Many Japanese people have grown up with the custom of Setsubun – a festival where roasted soybeans or manemaki are thrown at taunting ‘oni’ (ogre), or more precisely, family members wearing oni masks. That festival, is set today! Let’s find out what it is with Guidable Japan!
What is Setsubun
Setsubun represents the end of winter, according to the traditional Chinese calendar. In Japan, either the 2nd, 3rd, or 4th of February, the distinction between the end of winter and risshun (the beginning of spring) is commonly observed in the special day called Setsubun. Families celebrate with bean throwing and ogre masks made of paper.
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According to Ritual Trip Japan, Japan used the lunar calendar until the adoption of the Gregorian calendar during the Meiji period (1868-1912). So, until 1873, annual rituals were closely related to practices inspired by Chinese customs.
According to beliefs in both Japan and China, demons may be the cause of people’s bad luck and misfortune. Traditionally, Chinese people are used to purifying their homes from evil spirits during New Year’s Eve. In the 8th century, along with Buddhism, this practice was introduced to Japan. Then, Setsubun adopted the demon chasing tradition from the 14th century and it was observed in Japan as a type of New Year’s celebration.
What Makes This-Year Setsubun Special? A Date Change for The First Time Since 1984!
Setsubun has been on February 3 for centuries, so many Japanese probably believed it would always fall on this day. In 2021, though, it will be one day earlier, on February 2. What is the reasoning for this?
According to the traditional Japanese calendar reported by Nippon, the year is divided up into 24 sekki, based on Chinese sources. Risshun (the beginning of spring), always begins on February 4. This is an important day, as the beginning of the year, and Setsubun is set the previous day.
The National Astronomical Observatory of Japan, the agent that measures Risshun’s start time, estimates that it will take place on February 3 at 11:59 at night in 2021. Setsubun will, therefore, be on February 2 this year.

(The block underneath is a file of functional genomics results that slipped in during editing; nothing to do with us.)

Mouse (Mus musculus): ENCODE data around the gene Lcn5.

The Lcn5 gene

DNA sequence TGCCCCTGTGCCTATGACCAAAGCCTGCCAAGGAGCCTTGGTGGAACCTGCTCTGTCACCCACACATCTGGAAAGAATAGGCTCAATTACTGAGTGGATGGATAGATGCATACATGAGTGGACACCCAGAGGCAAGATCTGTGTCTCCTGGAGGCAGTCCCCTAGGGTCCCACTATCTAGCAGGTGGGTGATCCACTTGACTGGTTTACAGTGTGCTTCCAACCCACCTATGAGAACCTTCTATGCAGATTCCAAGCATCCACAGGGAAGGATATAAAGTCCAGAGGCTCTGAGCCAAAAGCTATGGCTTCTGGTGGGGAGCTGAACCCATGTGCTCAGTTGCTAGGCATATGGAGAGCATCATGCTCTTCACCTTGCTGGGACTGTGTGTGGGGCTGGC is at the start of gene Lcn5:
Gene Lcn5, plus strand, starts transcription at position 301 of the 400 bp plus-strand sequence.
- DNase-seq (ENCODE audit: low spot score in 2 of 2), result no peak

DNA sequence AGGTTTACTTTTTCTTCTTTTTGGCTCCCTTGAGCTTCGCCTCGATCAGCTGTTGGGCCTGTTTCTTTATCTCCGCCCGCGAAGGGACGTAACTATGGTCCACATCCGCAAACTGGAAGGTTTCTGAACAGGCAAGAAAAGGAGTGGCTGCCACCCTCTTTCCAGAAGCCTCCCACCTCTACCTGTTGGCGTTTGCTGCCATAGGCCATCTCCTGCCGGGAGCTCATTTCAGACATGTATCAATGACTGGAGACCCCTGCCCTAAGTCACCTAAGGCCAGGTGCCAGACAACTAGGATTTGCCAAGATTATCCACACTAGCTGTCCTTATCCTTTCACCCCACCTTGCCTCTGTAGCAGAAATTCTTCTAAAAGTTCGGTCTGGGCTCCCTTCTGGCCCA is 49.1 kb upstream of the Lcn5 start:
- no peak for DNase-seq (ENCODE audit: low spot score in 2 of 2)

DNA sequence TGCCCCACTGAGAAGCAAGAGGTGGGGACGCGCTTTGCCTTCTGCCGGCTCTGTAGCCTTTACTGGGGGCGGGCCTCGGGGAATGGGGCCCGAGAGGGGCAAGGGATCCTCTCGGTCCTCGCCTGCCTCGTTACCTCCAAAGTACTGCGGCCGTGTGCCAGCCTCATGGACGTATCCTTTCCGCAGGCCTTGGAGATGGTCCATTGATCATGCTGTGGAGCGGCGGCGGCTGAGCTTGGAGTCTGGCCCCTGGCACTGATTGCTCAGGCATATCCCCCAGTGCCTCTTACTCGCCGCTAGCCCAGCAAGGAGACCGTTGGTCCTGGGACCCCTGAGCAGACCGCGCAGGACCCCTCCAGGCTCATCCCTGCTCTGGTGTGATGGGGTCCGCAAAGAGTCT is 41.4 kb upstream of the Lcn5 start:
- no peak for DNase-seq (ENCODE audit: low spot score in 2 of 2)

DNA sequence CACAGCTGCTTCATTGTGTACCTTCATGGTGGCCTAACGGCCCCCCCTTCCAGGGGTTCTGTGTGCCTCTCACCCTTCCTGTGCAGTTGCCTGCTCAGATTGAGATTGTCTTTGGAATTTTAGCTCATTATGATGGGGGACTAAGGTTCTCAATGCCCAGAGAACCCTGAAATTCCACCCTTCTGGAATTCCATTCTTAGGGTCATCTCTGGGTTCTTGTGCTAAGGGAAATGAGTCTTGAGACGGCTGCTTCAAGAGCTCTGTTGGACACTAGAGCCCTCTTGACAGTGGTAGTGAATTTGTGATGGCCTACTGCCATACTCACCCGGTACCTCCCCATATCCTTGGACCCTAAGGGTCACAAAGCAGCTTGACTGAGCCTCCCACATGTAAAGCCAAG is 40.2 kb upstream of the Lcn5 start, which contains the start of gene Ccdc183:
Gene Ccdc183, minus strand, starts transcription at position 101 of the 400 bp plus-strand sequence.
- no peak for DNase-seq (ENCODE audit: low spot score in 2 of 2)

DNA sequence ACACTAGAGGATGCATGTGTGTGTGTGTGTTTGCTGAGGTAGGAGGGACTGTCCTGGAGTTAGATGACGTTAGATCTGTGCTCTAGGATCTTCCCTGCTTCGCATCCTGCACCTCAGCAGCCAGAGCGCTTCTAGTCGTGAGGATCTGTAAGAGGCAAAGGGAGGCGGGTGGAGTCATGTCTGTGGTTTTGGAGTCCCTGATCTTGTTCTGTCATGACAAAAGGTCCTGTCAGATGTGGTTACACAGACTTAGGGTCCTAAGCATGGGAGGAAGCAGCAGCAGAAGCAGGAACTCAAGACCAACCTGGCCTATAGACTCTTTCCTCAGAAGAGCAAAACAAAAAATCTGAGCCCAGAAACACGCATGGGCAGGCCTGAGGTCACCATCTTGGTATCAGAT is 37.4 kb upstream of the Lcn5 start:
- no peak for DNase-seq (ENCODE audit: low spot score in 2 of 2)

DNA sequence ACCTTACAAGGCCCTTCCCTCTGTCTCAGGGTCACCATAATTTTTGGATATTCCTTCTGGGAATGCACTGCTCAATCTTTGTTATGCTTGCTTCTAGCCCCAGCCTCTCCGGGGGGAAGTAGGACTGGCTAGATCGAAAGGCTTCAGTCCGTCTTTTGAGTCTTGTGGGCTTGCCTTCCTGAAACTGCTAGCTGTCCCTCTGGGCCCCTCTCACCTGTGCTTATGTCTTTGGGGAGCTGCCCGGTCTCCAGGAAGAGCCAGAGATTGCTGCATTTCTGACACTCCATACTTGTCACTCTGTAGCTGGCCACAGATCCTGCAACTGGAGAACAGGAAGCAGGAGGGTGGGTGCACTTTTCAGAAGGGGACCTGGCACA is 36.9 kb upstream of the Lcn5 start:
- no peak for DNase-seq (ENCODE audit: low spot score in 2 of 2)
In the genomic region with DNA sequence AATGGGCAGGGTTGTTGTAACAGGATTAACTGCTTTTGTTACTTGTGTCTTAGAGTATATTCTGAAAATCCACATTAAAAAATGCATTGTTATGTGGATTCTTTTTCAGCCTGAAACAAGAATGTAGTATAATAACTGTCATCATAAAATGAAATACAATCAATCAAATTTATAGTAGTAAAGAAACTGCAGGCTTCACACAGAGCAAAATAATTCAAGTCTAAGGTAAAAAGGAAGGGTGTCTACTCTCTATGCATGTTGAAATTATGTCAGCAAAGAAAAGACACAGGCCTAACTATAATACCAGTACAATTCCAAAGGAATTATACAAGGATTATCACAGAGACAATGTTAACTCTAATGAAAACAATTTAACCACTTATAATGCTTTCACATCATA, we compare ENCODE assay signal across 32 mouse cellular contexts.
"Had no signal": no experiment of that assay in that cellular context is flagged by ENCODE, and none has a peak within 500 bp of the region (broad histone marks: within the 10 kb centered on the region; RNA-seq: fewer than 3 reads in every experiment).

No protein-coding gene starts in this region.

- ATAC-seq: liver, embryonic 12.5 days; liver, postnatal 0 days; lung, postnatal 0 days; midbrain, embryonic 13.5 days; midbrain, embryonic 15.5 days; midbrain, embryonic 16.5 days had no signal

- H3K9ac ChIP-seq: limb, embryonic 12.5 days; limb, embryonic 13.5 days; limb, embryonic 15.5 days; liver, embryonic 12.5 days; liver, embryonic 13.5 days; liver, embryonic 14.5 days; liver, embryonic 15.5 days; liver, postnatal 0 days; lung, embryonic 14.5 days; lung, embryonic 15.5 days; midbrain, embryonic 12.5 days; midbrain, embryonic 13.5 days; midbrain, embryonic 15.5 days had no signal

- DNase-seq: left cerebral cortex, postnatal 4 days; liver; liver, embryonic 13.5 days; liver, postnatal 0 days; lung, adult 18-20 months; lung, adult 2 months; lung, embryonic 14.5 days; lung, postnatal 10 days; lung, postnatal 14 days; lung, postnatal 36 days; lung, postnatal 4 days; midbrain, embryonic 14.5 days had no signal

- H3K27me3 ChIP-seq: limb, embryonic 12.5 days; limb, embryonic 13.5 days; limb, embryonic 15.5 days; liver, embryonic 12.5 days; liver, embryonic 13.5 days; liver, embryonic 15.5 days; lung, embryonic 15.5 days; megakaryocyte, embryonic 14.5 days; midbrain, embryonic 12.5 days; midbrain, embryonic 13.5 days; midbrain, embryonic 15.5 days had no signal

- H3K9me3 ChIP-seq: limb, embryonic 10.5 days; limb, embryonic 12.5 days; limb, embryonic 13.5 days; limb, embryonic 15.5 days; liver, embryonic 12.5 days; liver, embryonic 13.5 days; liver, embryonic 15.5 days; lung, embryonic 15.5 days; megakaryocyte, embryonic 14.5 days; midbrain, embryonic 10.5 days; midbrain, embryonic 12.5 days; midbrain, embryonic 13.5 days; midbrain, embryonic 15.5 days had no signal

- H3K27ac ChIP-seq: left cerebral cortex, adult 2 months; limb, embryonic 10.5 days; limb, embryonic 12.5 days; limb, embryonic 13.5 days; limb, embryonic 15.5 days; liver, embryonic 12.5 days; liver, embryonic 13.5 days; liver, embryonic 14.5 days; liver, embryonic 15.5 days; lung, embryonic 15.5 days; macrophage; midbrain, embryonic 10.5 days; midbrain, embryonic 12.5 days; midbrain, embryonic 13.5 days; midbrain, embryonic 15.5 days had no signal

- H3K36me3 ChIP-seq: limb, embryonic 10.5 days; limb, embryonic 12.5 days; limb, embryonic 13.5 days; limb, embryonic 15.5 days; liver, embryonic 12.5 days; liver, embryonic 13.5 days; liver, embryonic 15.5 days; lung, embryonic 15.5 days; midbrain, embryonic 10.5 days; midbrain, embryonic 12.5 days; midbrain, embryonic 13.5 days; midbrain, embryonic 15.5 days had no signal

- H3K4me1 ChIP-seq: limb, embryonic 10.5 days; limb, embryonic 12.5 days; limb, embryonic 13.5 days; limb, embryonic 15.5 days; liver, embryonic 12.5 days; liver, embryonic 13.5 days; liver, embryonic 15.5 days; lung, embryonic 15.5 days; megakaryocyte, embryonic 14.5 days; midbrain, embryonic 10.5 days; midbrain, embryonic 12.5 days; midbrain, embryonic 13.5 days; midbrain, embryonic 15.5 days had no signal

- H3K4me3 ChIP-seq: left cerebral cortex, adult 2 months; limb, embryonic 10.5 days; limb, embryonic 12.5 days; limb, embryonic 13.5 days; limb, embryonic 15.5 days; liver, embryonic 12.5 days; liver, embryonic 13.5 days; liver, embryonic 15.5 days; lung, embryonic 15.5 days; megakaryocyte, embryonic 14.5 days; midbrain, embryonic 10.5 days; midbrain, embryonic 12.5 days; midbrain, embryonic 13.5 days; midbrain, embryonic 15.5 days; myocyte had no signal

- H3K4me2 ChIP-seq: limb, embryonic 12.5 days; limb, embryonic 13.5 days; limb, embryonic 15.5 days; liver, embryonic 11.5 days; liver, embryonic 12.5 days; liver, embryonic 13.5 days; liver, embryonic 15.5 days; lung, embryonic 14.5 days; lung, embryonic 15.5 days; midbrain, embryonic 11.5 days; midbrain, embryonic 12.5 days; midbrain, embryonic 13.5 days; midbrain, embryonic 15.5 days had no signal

The last time Setsubun didn’t fall on February 3 was in 1984 (on February 4). It might indeed seem like an unusual occurrence, but from this year onwards, Setsubun will fall on February 2 every fourth year, for some decades in the future.
Setsubun – An Auspicious Yearly Custom
For those who might not know, it is in Japan’s imperial court where the practice of dispelling vengeful ghosts and other specters ahead of the Lunar New Year first took root and then steadily spread across the rest of Japanese society today! The Setsubun festival is a great chance to get rid of evil spirits responsible for illness and misfortune. According to a belief, during the transition between seasons, it is easier for negative energies to appear, so people of Japan practice old rituals to drive away evil spirits and welcome good fortune before the first day of spring (Risshun).
When scattering beans, it is common to chant “oni wa soto, fuku wa uchi“, or “ogres out, good luck in,” although there are several regional variations in place!
Japanese families traditionally join the festival by having one member wear an oni mask and play the ogre’s role. This is also the head of the family or person born under the Chinese zodiac sign of the year, with the latter referred to as Toshi-Otoko for boys and Toshi-Onna for girls.
Other traditions include enjoying a special Setsubun sushi roll, called eho-maki. The practice is that in the evening of Setsubun, one should make a wish, turn to the particular Lucky Direction of the year and eat the whole roll for good luck in complete silence. The Lucky Direction is “South-Southeast” for this year 2021!
Setsubun – The Bean-Throwing Festival in Japan
Although Setsubun is not an official public holiday in Japan, it is one of the long-established favorite festivals and is widely celebrated nationally. It includes amusing and weird customs that are particularly favorable to children. These rituals are pursued by families at home as well as local communities. Public Setsubun ceremonies are organized by temples and shrines and the participation of famous TV personalities and athletes.
However, if you plan to go out for Setsubun, please keep in mind to wear a mask and practice social distance! Let’s protect your health and the people around you!
The Guidable team hopes that you found this article a helpful piece of information! After all, through all of our activities, we aim for a better life for foreigners in Japan! So, stay tuned and follow us!
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